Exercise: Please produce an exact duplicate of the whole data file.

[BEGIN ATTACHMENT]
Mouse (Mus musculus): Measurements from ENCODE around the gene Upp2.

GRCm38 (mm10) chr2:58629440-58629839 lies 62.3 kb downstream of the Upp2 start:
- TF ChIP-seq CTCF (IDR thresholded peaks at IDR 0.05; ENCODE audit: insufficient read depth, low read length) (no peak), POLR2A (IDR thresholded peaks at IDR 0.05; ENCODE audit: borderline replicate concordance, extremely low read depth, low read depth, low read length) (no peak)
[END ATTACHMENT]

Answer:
Mouse (Mus musculus): Measurements from ENCODE around the gene Upp2.

GRCm38 (mm10) chr2:58629440-58629839 lies 62.3 kb downstream of the Upp2 start:
- TF ChIP-seq CTCF (IDR thresholded peaks at IDR 0.05; ENCODE audit: insufficient read depth, low read length) (no peak), POLR2A (IDR thresholded peaks at IDR 0.05; ENCODE audit: borderline replicate concordance, extremely low read depth, low read depth, low read length) (no peak)